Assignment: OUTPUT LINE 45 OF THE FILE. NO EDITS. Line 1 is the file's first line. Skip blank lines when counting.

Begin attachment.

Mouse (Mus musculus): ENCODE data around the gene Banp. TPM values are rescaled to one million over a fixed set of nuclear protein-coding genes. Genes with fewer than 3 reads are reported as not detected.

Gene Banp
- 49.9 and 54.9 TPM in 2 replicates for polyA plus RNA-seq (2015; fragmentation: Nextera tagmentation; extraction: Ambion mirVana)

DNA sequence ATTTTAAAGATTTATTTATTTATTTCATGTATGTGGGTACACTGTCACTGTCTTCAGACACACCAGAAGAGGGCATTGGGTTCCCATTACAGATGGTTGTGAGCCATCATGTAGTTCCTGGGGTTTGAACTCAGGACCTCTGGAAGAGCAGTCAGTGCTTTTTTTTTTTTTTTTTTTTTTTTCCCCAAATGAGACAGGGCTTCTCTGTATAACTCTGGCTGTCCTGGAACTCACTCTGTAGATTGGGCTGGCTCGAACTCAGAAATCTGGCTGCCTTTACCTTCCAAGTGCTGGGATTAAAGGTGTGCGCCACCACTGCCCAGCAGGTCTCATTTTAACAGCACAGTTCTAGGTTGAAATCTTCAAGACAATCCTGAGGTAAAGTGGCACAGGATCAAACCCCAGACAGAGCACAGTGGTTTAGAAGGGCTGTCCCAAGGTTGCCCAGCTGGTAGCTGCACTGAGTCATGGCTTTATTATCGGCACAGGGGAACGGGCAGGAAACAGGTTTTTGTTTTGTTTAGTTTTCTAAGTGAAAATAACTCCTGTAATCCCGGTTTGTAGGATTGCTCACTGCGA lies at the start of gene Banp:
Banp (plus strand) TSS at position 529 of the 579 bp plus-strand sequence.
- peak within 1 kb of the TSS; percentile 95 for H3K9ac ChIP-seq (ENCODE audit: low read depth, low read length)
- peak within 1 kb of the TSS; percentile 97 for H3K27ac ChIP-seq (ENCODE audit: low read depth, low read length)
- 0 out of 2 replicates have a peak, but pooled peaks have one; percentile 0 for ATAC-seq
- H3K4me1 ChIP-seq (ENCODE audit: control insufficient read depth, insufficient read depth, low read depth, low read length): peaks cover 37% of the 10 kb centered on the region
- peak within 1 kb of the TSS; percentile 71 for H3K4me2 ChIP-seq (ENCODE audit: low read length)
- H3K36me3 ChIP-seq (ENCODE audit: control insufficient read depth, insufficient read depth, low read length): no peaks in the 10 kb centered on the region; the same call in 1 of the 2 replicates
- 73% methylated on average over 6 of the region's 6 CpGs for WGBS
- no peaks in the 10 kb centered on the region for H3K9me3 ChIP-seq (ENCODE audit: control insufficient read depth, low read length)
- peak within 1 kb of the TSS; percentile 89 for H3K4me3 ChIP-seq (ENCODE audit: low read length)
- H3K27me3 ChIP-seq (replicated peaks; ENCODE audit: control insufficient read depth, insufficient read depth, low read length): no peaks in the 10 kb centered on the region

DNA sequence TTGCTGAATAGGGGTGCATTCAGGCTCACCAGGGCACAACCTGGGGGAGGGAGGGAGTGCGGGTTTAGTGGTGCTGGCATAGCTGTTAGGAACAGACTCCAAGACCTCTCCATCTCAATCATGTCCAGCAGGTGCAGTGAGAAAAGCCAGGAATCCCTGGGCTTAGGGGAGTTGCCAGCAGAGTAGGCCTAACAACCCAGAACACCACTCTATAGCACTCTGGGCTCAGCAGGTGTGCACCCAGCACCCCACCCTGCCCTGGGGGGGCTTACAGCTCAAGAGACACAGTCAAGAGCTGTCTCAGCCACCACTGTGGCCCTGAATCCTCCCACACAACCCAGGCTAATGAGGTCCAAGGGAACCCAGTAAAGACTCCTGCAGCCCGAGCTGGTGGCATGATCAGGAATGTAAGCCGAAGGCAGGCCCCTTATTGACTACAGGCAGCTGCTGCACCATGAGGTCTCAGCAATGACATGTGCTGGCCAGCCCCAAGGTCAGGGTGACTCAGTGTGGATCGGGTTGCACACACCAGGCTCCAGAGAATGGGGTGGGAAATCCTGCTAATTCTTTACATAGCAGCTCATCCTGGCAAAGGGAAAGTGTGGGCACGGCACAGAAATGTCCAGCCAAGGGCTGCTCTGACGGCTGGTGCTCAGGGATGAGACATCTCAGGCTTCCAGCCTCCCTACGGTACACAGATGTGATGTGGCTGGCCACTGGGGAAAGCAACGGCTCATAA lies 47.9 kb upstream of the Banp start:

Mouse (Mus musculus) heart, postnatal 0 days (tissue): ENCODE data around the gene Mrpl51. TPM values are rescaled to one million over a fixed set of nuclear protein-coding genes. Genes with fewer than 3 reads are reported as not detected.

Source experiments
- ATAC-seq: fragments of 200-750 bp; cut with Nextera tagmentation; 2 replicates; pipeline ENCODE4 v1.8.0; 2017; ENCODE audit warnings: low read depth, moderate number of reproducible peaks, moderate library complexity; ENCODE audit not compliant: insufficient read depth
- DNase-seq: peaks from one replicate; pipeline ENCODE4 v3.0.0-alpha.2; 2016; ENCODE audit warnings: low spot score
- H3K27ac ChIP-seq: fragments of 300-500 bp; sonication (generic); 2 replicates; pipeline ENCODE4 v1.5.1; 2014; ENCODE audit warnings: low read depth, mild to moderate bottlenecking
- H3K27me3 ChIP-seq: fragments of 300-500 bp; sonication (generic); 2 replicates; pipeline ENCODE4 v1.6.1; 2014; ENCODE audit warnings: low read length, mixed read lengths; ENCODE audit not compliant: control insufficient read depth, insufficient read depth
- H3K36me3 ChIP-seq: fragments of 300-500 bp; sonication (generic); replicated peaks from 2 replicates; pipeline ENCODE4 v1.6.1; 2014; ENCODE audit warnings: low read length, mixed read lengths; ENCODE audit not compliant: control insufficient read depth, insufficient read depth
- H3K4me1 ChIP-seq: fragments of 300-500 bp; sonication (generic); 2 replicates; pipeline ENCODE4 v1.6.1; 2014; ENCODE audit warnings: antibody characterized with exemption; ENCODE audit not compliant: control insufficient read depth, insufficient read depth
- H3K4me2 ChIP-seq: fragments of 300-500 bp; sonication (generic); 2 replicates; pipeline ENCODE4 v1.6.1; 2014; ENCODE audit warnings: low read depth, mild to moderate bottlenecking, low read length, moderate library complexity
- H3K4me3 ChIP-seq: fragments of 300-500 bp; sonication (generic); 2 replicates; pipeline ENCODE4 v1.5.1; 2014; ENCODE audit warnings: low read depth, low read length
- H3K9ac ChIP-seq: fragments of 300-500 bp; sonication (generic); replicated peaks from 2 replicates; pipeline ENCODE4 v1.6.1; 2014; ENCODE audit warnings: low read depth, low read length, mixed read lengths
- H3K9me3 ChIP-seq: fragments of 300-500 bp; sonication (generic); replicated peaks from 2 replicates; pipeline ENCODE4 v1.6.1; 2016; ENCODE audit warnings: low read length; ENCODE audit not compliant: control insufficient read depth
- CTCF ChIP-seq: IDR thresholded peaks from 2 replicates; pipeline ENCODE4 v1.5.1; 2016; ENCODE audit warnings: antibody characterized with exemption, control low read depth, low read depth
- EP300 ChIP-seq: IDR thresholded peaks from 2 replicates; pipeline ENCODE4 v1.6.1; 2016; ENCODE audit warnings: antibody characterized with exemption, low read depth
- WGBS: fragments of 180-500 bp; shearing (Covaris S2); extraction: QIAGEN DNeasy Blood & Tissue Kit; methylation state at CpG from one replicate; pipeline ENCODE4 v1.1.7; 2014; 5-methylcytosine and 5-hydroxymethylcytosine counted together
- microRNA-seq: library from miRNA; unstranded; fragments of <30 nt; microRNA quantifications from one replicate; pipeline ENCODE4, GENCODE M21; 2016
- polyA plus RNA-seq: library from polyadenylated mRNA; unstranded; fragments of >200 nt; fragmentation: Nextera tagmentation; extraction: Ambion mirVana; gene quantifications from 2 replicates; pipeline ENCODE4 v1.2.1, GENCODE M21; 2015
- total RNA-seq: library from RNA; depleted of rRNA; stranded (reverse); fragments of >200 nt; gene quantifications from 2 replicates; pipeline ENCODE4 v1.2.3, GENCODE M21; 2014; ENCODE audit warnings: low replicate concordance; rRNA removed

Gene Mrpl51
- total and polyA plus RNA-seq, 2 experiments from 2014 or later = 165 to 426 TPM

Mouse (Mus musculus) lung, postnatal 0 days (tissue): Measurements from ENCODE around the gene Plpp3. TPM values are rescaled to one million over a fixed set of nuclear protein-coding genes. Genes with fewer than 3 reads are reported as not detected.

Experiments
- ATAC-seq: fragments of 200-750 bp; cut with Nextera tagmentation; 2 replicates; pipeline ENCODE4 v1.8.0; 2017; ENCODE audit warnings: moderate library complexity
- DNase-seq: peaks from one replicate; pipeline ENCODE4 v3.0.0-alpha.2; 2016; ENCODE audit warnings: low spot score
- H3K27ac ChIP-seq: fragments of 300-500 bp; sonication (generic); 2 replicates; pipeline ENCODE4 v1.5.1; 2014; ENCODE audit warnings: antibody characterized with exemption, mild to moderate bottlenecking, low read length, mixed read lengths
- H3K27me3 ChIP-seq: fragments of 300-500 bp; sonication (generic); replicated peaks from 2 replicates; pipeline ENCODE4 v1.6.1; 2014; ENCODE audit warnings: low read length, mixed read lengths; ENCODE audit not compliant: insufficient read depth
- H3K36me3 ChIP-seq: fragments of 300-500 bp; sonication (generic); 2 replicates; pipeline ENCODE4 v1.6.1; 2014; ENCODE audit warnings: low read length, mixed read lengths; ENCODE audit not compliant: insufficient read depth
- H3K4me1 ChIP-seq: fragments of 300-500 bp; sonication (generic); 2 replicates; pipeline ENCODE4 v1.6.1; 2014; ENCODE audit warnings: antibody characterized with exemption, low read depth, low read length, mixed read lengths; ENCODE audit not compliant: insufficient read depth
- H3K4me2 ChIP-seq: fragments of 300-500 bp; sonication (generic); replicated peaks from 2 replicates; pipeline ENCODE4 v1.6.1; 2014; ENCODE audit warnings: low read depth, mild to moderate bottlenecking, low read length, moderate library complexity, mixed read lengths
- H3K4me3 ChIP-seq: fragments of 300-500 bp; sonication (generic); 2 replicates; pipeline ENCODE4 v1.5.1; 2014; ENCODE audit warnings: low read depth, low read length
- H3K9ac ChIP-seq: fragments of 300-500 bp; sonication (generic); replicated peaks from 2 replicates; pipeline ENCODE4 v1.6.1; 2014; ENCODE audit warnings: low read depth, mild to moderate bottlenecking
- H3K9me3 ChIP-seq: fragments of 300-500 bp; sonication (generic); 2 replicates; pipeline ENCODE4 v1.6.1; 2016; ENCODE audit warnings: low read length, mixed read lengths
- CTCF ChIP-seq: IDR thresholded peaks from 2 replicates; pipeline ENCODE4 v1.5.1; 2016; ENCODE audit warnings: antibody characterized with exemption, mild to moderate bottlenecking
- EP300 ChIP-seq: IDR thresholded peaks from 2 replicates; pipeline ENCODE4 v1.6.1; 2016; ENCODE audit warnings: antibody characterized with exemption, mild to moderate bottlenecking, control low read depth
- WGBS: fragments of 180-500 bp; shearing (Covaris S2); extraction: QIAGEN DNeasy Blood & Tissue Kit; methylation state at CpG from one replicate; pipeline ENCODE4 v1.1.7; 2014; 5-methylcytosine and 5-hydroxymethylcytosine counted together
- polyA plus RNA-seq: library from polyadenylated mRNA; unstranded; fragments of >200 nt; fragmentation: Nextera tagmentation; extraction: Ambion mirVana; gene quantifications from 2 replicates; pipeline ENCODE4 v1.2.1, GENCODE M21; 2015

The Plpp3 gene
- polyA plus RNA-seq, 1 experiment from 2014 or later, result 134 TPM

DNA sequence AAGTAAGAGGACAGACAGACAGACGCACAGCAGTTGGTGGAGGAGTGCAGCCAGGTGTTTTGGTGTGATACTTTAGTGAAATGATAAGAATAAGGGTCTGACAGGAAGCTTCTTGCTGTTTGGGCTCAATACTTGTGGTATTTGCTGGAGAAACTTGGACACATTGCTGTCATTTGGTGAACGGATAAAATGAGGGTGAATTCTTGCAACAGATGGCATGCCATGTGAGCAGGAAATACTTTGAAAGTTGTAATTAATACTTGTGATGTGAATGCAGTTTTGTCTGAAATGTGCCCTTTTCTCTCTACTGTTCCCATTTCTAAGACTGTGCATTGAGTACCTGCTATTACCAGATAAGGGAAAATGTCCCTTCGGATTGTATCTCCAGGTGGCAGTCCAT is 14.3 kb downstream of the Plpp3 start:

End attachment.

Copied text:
- H3K4me2 ChIP-seq: fragments of 300-500 bp; sonication (generic); replicated peaks from 2 replicates; pipeline ENCODE4 v1.6.1; 2014; ENCODE audit warnings: low read depth, mild to moderate bottlenecking, low read length, moderate library complexity, mixed read lengths